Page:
Saturday, July 6, 2013

Witnessing the Battle

My first real impression of reenactments came from Hollywood. Remember that scene in Sweet Home Alabama when Reese is walking across a chaotic field to find her father and then admit to her fiance who she really is and where she really came from? Yeah, that was my first impression. Keep that in mind as I tell you about yesterday.

It was a mostly lazy morning, but much to my husband's chagrin, I was still up and making bacon and eggs (my favorite camping breakfast) at 8 AM. Yesterday I wanted to go shopping and walking downtown while I wasn't dead on my feet from a long, hot bike ride and then go to the Eisenhower National Historical Site. Jeff wanted to go to the super huge reenactment they have had going all week and had no interest in Eisenhower. We compromised. I gave up my stamp and he went shopping and walking with me. It was fun to talk up the main drag in Gettysburg. While the shops are definitely there with tourists in mind, they have worked to maintain the integrity of the town. It is still a small town with it's historical charm mostly intact, something I definitely like to see. We finally ate lunch at a local restaurant, got our kids their gifts, and then managed to find a gift shop that was still selling reenactment tickets.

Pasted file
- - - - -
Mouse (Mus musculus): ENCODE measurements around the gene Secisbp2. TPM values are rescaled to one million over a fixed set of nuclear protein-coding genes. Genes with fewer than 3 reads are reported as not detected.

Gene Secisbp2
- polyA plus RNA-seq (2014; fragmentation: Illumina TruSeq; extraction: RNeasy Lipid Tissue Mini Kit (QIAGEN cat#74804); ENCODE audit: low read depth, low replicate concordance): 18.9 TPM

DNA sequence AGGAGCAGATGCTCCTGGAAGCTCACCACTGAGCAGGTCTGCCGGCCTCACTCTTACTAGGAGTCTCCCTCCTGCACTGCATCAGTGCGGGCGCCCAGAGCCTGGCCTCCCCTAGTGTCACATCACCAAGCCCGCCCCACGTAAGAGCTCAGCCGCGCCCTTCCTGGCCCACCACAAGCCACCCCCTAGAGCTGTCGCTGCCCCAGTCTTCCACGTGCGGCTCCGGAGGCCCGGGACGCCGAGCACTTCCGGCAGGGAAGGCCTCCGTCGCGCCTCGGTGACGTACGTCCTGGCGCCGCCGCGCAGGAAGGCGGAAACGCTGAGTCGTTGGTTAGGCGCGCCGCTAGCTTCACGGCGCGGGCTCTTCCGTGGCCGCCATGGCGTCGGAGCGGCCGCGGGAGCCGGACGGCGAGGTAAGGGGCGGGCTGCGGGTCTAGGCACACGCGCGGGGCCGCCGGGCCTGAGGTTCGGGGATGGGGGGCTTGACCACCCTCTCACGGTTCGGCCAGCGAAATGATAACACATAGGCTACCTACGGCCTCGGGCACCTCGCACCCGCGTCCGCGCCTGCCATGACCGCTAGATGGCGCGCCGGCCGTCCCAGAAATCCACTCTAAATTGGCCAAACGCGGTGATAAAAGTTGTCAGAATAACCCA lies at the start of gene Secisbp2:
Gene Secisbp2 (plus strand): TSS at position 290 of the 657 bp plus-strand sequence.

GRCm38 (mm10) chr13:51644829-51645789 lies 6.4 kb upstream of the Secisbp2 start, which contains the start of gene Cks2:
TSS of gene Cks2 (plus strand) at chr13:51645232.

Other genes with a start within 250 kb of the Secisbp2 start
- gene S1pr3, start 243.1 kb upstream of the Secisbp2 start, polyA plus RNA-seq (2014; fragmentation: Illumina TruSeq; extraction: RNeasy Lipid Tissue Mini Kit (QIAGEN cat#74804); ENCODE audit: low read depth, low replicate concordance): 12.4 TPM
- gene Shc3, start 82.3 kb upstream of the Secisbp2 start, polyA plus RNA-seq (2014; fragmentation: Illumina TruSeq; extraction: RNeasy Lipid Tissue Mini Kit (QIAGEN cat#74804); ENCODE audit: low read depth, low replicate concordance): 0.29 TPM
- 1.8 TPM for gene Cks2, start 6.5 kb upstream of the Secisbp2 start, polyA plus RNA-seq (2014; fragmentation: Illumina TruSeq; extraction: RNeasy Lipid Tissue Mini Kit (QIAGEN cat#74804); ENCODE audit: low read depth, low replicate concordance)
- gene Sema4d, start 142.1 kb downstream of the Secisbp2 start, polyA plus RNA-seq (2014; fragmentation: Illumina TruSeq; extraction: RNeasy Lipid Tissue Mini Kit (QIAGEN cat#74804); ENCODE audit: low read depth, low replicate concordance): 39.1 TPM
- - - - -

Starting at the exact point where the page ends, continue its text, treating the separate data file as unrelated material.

A quick trip at the campsite, water bottles filled (it was still hot with high humidity), sunscreen applied, and we were ready to head out to the reenactment. We went fully warned. The day before, the Fourth, had been crazy. There had been a two hour line to get tickets (we took care of that by getting our tickets ahead of time), but while there were a lot of people there, it wasn't nearly as crazy as advertised.

Just a taste of the parking. There were a lot of cars and even more people in attendance.